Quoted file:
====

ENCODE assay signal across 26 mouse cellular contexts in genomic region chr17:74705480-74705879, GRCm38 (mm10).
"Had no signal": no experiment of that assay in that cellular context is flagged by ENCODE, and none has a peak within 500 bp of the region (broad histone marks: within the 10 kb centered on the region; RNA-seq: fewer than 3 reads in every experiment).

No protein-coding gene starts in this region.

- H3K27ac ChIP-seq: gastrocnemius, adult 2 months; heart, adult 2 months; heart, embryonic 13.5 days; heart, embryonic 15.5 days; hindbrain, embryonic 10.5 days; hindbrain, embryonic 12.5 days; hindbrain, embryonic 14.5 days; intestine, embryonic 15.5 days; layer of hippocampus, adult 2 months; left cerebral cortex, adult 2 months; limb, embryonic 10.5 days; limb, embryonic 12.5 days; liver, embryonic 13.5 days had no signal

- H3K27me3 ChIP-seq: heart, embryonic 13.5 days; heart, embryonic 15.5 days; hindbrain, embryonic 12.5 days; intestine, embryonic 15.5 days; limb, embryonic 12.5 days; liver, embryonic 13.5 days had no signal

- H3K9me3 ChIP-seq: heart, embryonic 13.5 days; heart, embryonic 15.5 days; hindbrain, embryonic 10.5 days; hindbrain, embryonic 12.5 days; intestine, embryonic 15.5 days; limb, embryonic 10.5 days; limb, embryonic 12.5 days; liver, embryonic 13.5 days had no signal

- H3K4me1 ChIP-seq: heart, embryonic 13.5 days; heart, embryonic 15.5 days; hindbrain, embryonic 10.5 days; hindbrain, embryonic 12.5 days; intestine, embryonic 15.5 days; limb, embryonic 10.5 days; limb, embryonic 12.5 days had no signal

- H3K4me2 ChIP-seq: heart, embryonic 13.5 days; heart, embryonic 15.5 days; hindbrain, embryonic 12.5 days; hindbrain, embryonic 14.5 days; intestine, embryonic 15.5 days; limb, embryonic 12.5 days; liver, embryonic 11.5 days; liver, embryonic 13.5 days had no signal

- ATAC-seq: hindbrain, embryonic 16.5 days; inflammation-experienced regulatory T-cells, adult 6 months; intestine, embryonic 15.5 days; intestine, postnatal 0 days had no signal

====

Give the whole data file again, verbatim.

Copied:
ENCODE assay signal across 26 mouse cellular contexts in genomic region chr17:74705480-74705879, GRCm38 (mm10).
"Had no signal": no experiment of that assay in that cellular context is flagged by ENCODE, and none has a peak within 500 bp of the region (broad histone marks: within the 10 kb centered on the region; RNA-seq: fewer than 3 reads in every experiment).

No protein-coding gene starts in this region.

- H3K27ac ChIP-seq: gastrocnemius, adult 2 months; heart, adult 2 months; heart, embryonic 13.5 days; heart, embryonic 15.5 days; hindbrain, embryonic 10.5 days; hindbrain, embryonic 12.5 days; hindbrain, embryonic 14.5 days; intestine, embryonic 15.5 days; layer of hippocampus, adult 2 months; left cerebral cortex, adult 2 months; limb, embryonic 10.5 days; limb, embryonic 12.5 days; liver, embryonic 13.5 days had no signal

- H3K27me3 ChIP-seq: heart, embryonic 13.5 days; heart, embryonic 15.5 days; hindbrain, embryonic 12.5 days; intestine, embryonic 15.5 days; limb, embryonic 12.5 days; liver, embryonic 13.5 days had no signal

- H3K9me3 ChIP-seq: heart, embryonic 13.5 days; heart, embryonic 15.5 days; hindbrain, embryonic 10.5 days; hindbrain, embryonic 12.5 days; intestine, embryonic 15.5 days; limb, embryonic 10.5 days; limb, embryonic 12.5 days; liver, embryonic 13.5 days had no signal

- H3K4me1 ChIP-seq: heart, embryonic 13.5 days; heart, embryonic 15.5 days; hindbrain, embryonic 10.5 days; hindbrain, embryonic 12.5 days; intestine, embryonic 15.5 days; limb, embryonic 10.5 days; limb, embryonic 12.5 days had no signal

- H3K4me2 ChIP-seq: heart, embryonic 13.5 days; heart, embryonic 15.5 days; hindbrain, embryonic 12.5 days; hindbrain, embryonic 14.5 days; intestine, embryonic 15.5 days; limb, embryonic 12.5 days; liver, embryonic 11.5 days; liver, embryonic 13.5 days had no signal

- ATAC-seq: hindbrain, embryonic 16.5 days; inflammation-experienced regulatory T-cells, adult 6 months; intestine, embryonic 15.5 days; intestine, postnatal 0 days had no signal